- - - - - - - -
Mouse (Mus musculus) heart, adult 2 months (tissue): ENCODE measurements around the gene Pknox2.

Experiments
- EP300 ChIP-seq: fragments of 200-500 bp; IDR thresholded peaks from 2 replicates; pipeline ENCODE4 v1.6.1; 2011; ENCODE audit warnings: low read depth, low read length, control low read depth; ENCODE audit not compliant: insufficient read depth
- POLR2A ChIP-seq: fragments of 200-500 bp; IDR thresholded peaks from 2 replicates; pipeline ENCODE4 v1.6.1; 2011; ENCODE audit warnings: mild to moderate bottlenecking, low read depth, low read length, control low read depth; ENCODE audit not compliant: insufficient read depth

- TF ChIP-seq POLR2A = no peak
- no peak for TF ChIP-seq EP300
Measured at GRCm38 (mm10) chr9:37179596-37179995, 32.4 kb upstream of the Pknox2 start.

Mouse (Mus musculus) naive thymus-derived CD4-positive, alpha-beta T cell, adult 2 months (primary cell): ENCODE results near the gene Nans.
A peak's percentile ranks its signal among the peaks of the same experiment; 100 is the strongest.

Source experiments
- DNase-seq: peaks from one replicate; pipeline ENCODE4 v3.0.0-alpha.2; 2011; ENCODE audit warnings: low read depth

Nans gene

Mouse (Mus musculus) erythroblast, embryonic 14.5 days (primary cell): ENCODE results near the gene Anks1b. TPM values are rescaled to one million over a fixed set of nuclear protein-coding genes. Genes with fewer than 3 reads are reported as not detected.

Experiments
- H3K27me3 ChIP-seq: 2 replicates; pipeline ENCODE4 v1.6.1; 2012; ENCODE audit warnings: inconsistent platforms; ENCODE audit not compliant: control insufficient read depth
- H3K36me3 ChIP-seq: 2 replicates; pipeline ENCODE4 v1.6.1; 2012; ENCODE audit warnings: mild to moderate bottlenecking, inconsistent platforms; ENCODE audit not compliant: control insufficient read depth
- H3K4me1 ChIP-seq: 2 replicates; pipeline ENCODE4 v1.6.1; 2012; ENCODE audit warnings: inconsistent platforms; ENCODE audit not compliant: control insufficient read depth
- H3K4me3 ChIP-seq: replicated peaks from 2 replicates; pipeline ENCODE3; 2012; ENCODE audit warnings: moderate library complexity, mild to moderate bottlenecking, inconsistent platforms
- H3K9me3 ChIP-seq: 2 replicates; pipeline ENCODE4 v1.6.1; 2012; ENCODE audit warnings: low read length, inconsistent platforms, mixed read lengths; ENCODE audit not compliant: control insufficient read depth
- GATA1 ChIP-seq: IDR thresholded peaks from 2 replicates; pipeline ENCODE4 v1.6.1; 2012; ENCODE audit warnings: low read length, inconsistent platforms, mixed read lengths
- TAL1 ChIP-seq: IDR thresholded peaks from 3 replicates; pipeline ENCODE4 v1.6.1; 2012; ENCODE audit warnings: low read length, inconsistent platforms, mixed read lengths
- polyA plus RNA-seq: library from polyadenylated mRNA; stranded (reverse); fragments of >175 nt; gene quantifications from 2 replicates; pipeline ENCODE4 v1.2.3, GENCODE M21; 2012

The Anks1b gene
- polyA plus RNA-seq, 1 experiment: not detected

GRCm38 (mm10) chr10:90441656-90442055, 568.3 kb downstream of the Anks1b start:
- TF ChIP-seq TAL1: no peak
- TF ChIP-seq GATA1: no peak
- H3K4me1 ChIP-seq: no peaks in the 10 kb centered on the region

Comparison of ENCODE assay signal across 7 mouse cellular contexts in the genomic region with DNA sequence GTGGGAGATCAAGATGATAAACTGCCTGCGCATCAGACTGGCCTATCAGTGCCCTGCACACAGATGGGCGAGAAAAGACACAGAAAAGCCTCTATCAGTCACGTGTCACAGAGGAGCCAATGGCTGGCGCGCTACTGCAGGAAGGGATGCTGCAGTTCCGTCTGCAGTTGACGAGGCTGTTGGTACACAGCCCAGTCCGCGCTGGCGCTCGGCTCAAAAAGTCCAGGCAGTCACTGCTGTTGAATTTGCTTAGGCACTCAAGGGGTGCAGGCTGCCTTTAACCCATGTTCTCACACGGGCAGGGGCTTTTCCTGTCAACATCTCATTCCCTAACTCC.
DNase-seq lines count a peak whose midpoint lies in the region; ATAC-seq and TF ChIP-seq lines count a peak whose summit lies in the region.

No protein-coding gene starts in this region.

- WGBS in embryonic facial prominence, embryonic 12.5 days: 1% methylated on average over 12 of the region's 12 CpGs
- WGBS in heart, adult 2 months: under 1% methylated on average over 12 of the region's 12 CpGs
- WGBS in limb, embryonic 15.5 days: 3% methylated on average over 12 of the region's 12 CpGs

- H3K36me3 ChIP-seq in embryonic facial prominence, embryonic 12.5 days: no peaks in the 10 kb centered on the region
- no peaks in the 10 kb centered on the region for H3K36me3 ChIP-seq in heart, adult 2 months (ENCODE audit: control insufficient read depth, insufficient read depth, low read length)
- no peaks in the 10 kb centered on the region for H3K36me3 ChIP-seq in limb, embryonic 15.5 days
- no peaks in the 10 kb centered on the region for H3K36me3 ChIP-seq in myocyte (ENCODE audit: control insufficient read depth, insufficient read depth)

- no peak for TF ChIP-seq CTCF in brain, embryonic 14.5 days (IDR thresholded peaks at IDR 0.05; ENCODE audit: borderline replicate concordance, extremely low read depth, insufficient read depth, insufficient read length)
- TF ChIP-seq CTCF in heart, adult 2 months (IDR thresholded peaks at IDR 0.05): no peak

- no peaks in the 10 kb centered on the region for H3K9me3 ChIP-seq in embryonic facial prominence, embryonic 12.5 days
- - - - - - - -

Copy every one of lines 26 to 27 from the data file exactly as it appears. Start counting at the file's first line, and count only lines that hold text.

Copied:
- TF ChIP-seq TAL1: no peak
- TF ChIP-seq GATA1: no peak